Qu’ils dure toujours

I rode the A home another evening after seeing Juno at Gotham Square theater. An old chaika got on and sat next to me. We happened to be traveling to the same stop. She started chatting and told me she’d lost her feathers; they’ve been falling out one by one but haven’t grown back yet. Since she is presently wingless wraps a soft white shawl around herself tied with a knot to stay warm. The feathers she kept and stuffed them into a small pillow.

The chaika talked on and on. You know how they squawk. She told me about a special dinner she once ate. She said a little brown bear prepared for her for the lovers day when she was a young chaika—this was before all those dominoes fell to the earth. She took out a picture and showed me how beautiful she was then. Her grey feathers glistened silver and she looked fuller, not skinny and frail sitting next to me tied in her shawl. Her beak was wide open. I suppose that’s how chaikas smile, sticking out their little chaika tongues.

She told me about when she and the little brown bear decided to stay at home for the lovers day one year. A night out to dinner a week before surprised them with the most wonderful flavours they had ever tasted. Every bite made them giggle and squeal. They were in love and declared that night their off-lovers-day-lovers-day. For the lovers night, the little bear promised the young chaika a dinner even more magical than they had eaten at the little restaurant that could.

I hope I remember everything she told me the little brown bear cooked for her. She seemed a little uncertain herself as it had been so many years ago, and my pigeon chaika is a bit rusty, so perhaps this translation is poor. She did grant me permission to share with you and you and you..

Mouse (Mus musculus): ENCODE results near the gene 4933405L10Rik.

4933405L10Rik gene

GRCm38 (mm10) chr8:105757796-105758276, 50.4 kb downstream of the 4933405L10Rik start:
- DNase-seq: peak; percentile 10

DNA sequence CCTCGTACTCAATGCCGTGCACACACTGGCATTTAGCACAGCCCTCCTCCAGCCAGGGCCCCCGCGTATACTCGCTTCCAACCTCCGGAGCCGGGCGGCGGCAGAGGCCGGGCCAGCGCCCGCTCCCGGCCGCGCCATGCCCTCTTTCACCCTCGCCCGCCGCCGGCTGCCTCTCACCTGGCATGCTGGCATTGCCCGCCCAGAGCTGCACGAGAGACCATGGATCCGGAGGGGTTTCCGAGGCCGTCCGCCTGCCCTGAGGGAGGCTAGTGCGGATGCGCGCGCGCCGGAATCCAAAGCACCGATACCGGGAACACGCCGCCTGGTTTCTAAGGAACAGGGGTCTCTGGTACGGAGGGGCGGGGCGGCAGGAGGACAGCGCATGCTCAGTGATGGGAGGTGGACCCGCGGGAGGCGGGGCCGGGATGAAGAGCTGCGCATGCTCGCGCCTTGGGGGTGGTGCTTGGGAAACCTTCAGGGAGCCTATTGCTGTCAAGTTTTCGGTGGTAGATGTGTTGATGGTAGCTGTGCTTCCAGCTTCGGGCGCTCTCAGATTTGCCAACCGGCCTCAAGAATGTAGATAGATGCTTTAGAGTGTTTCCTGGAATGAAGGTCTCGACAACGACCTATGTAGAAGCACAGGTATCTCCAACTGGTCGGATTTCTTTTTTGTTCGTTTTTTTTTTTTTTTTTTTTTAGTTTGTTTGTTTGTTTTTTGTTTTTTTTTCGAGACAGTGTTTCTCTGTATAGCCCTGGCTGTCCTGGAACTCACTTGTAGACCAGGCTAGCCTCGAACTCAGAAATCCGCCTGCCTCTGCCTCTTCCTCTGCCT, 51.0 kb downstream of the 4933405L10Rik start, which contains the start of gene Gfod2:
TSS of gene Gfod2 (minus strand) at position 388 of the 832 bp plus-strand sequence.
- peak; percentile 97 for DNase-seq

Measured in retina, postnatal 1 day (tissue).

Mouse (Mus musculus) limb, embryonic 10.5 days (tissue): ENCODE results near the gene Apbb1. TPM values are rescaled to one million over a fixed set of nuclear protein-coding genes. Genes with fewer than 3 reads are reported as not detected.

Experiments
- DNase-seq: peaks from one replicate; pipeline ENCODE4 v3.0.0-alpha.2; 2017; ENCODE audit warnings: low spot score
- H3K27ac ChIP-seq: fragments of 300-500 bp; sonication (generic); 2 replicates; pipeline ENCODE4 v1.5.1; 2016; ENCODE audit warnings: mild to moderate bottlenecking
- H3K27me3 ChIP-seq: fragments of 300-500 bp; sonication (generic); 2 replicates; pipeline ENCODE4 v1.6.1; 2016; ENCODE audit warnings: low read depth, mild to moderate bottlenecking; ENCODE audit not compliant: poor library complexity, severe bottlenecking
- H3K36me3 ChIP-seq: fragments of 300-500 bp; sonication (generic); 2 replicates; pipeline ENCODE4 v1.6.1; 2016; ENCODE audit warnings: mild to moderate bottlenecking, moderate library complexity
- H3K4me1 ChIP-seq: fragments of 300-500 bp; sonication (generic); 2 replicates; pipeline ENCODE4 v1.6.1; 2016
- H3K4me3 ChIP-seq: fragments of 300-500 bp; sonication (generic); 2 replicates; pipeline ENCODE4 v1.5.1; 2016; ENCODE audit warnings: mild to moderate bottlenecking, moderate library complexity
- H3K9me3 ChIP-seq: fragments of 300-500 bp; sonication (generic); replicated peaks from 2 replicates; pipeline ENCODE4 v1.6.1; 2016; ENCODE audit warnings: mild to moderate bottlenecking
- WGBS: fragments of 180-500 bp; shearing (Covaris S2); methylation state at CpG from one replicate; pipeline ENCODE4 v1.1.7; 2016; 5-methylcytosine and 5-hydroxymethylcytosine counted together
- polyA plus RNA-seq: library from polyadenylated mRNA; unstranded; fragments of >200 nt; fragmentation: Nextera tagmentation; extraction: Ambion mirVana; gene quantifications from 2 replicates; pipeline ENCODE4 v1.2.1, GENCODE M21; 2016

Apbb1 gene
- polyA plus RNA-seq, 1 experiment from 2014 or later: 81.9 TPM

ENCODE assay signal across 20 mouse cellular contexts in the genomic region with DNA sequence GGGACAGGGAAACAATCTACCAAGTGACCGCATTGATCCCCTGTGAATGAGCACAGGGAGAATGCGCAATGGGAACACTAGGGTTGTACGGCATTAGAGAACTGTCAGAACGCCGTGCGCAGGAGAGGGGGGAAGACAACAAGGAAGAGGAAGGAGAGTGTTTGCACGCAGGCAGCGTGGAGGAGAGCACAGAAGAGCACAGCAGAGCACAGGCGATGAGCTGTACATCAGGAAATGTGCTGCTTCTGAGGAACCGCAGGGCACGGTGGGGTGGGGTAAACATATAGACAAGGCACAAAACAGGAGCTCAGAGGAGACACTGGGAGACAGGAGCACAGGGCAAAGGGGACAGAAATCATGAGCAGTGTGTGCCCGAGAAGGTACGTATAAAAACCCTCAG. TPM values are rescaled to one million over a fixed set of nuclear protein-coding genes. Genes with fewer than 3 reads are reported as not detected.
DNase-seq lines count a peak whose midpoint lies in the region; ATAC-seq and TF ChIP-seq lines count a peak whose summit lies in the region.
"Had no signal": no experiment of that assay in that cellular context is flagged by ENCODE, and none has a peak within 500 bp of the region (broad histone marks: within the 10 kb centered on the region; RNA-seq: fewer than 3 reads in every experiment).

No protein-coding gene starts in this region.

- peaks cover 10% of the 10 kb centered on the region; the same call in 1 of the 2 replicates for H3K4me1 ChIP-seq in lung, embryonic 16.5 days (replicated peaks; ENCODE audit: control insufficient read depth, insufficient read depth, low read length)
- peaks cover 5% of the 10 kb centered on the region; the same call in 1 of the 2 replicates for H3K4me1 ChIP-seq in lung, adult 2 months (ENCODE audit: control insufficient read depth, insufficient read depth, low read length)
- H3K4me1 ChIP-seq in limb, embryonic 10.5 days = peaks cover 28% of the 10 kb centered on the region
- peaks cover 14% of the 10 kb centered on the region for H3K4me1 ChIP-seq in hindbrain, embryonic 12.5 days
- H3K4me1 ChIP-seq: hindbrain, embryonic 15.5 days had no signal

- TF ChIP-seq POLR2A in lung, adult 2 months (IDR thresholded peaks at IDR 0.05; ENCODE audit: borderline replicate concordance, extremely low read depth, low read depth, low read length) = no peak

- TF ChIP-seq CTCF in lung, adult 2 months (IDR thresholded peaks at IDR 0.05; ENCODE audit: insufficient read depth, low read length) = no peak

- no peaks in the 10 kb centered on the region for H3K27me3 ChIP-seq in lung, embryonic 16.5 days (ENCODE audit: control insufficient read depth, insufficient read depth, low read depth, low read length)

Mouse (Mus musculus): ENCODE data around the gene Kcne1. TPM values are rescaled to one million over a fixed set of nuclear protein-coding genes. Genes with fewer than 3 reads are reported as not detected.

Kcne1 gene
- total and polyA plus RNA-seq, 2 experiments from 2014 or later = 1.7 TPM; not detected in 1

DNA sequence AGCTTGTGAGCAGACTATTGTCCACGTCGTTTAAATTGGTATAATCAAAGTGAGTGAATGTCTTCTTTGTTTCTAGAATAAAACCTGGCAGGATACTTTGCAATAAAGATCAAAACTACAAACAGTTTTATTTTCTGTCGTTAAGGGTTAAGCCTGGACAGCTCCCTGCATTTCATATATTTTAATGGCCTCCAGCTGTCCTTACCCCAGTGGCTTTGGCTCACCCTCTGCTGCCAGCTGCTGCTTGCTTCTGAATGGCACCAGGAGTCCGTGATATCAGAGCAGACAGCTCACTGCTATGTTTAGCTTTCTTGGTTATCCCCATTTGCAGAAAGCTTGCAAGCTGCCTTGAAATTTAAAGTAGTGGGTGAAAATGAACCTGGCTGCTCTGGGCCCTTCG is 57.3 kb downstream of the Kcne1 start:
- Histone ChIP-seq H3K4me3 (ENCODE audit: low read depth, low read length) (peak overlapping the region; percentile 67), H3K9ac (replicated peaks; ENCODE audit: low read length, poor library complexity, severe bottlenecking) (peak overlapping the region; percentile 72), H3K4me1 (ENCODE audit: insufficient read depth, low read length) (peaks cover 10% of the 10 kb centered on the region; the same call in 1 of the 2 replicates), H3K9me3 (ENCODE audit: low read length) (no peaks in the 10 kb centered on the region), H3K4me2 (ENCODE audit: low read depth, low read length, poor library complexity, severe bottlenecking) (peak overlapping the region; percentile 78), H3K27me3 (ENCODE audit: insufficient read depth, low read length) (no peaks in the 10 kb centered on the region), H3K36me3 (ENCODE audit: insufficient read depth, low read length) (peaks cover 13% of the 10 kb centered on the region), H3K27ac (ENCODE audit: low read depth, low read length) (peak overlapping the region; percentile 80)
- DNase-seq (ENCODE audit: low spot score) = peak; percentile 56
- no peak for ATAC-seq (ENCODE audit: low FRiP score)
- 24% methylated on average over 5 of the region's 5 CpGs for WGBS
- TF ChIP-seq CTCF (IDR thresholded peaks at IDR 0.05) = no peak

A dinner prepared at home by a little brown bear for a young chaika

For the appetizer the little brown bear served red caviar on petits blinis with good butter. There were little gherkins and chopped hard boiled eggs, and little marinaded olives. They agreed they preferred rye bread or flat crispy crackers and decided to eat red caviar with them from now on. This night they enjoyed the blinis as a treat.

For dinner the little brown bear prepared a delicious steak—juicy and tender like they were—with heart shaped medallions of fine herbed butter on top. The little bear had trouble making heart shapes as the butter kept melting, but the chaika understood. Instead of frites, like the cupcake where they shared their first lunch together served, the little bear carved gems out of steamed red and blue baby potatoes—similar to how frogs make them. As a very special surprise the little brown bear roasted beets—which he knew the chaika loved—and carved them into hearts. He laughed when he served the giant roasted beet hearts. The little bear was proud and knew he was crafty. They sliced the giant hearts into many smaller hearts and ate them. The young chaika and the little brown bear giggled and kissed and loved. They ate a salad—the kind they usually prepared. The little bear asked only that the chaika make her special dressing for it. Otherwise, she would have to sit and wait for the little brown bear to serve their special dinner. She was not welcome in the kitchen that night.

For dessert the little brown bear surprised the chaika again. He made her keep her eyes closed, and not peek. No small feat, of course she squawked and giggled. From the kitchen he carried out a giant bowl and placed it on the table. In the bowl were wobbling pears poached in a secret wine bath. The little bear tried to keep them standing up while he served the chaika but these attempts were futile. The pears would not cooperate. The little bear served them in little bowls with a secret red sauce and a ginger crème. He would not tell the chaika what his secret recipes were.

For bubbles they drank pink Veuve and Pellegrino.

After their special lovers dinner at home the little bear and the young chaika fell asleep. In the morning they kissed.


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